I’ve been thinking a lot about the discussion regarding Canada 150 and indigenous peoples. I’ve been pleased to see the Green Party being perhaps the most vocal on pointing out that Canada’s history dates back a lot more than 150 years and that the contribution of those that are neither English nor French is chronically under-represented.
As a child, I was taught that Continue reading “Thoughts on Canada Day and Canada’s indigenous peoples”
There’s something interesting going on for provincial Greens in Fredericton New Brunswick. As I write this the election is 15 months away, according to the sidebar on the right-hand side of the site, so there’s lots of time for it to change. But NB Green Party leader David Coon won a Fredericton riding in the last provincial election, and Greens did well in Fredericton in the last federal election, so something is happening there.
In the most recent Mainstreet Research public opinion poll of New Brunswick voting intention, for decided and leaning voters the NB Greens have 33% support in Fredericton, ahead of the Continue reading “Greens lead in new poll of Fredericton NB”
This is my first post to my new site dedicated to discussing Canadian green politics in general, and the Green Party in particular. I’ve been a Green party supporter since 2001, and I’m a former candidate. In fact, I have the interesting distinction of being the first Green to run against Jon Horgan, when he and I were both rookie candidates for our respective parties in Langford BC in 2005.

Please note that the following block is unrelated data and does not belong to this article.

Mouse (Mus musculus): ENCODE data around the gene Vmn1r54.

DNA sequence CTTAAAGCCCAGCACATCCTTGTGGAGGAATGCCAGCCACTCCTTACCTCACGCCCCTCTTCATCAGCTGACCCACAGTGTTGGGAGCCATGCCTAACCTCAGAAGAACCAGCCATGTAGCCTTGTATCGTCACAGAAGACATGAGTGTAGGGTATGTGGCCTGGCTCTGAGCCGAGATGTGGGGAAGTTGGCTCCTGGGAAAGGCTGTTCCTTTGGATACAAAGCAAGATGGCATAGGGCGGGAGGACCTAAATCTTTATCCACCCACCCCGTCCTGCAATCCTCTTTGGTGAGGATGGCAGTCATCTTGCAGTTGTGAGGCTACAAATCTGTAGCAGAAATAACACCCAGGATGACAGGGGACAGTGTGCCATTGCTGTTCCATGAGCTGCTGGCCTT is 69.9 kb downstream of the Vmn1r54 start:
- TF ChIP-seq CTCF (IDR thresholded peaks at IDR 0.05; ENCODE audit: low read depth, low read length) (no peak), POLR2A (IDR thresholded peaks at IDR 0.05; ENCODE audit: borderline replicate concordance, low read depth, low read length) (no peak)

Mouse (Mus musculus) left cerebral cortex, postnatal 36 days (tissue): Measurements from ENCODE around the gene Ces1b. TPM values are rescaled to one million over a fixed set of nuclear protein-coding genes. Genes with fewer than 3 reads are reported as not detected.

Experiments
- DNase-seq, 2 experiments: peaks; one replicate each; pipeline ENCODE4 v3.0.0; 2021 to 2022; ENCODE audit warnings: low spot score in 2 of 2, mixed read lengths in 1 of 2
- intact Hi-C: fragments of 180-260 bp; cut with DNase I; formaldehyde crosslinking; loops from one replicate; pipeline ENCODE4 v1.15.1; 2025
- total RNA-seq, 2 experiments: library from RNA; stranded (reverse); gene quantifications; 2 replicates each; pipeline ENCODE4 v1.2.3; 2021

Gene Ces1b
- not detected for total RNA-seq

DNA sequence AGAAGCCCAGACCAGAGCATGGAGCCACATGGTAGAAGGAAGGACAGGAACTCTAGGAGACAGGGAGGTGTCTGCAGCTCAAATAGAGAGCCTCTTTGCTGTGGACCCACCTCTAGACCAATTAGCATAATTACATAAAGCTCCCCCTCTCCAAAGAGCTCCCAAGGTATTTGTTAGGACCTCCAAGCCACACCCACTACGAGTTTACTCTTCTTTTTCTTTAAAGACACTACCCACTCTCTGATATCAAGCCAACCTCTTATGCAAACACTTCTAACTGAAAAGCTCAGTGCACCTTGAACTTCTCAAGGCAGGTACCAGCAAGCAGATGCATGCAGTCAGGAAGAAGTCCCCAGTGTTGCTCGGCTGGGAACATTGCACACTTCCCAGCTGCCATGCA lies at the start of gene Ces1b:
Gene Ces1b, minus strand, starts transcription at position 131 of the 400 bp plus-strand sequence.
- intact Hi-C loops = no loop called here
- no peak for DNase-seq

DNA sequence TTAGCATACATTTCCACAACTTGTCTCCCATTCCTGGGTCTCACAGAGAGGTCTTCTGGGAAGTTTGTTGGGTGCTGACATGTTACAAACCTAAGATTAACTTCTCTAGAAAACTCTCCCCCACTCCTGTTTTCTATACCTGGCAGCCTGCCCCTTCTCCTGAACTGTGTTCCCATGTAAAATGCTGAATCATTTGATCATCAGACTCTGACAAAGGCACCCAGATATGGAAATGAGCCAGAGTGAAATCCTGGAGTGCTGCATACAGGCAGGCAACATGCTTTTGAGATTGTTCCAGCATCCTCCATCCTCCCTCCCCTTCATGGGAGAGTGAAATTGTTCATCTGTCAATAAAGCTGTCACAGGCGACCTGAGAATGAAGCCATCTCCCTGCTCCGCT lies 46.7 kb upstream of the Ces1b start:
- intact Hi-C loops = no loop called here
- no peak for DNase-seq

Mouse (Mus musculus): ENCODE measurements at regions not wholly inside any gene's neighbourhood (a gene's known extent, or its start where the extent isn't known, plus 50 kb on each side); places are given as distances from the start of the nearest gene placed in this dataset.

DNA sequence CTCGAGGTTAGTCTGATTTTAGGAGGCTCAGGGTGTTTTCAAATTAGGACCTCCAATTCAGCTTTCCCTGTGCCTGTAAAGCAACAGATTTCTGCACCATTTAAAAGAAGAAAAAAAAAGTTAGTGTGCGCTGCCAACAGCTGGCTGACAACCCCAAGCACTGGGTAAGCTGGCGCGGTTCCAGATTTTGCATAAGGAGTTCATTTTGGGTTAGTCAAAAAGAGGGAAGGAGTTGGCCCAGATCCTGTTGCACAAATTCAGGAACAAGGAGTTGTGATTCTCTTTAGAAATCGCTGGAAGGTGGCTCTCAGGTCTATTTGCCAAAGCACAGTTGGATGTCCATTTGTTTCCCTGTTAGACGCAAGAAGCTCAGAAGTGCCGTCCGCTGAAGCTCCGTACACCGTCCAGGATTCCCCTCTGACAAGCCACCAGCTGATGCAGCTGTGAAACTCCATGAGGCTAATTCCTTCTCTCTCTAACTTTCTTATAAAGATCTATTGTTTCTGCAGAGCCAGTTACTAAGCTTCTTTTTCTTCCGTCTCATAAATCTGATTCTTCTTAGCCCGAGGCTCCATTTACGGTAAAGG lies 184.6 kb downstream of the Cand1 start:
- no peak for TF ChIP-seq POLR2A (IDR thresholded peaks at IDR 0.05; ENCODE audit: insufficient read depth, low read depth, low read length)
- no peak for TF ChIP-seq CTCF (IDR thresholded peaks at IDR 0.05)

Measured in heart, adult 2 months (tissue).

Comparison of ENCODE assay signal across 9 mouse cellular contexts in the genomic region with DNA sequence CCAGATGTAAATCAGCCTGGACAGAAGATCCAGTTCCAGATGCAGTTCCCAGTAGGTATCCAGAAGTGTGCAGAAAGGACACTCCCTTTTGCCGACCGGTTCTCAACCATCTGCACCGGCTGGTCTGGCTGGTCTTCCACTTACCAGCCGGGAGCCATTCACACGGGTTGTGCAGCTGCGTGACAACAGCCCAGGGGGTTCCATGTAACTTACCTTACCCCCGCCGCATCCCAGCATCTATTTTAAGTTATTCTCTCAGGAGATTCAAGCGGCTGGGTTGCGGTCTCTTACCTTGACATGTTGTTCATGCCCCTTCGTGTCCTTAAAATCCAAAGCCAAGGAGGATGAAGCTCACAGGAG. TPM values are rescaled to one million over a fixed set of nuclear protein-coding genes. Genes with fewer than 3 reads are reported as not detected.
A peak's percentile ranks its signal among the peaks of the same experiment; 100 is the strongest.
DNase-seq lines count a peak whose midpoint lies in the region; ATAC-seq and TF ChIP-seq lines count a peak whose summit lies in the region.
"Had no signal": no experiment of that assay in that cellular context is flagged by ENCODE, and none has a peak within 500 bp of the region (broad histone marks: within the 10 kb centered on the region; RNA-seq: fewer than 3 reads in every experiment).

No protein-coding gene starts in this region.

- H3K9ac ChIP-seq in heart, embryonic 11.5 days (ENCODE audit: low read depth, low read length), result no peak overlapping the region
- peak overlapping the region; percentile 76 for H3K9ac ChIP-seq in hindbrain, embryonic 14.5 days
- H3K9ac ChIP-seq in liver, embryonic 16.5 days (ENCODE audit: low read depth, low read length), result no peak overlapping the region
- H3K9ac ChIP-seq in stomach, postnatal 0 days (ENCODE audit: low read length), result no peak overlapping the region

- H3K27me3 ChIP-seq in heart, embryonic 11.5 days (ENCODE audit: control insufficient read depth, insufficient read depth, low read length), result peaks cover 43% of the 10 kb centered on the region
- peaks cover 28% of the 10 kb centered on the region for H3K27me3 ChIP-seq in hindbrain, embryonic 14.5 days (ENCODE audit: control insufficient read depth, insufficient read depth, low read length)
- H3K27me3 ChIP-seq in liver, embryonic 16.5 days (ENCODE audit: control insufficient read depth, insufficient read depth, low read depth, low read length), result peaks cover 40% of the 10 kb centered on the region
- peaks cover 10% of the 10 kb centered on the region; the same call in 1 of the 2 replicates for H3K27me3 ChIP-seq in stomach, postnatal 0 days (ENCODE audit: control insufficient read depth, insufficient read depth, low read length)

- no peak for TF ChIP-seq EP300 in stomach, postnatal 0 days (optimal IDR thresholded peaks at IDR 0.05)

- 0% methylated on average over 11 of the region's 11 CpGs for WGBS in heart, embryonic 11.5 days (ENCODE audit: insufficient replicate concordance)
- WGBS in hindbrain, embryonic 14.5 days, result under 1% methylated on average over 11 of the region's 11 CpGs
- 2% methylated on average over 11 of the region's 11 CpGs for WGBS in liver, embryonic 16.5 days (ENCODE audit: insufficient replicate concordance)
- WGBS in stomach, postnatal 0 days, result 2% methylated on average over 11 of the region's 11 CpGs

Wait, you may ask, there are Continue reading “Welcome to my site on Green politics in Canada”
I decided to do a riding-by-riding analysis of the recent BC election, and here’s what I came up with:
– 48 ridings (55% of them) were won by 50% or more (24 BC Liberal; 23 NDP; 1 BC Green Party)
– 32 ridings (37% of them) were won by between 42% and 50%, but with a second-place candidate who was well back, meaning flipping the riding would require a massive and unlikely consolidation of support amongst supporters of the other candidates
Wow, that’s 80 of 87 ridings (92% of them) which appear to have a definitive result, one where subtracting candidates from the ballot would likely have made no difference to the outcome
The remaining 7 ridings Continue reading “Riding-by-riding analysis of the May 2017 BC Election, as regards vote splitting”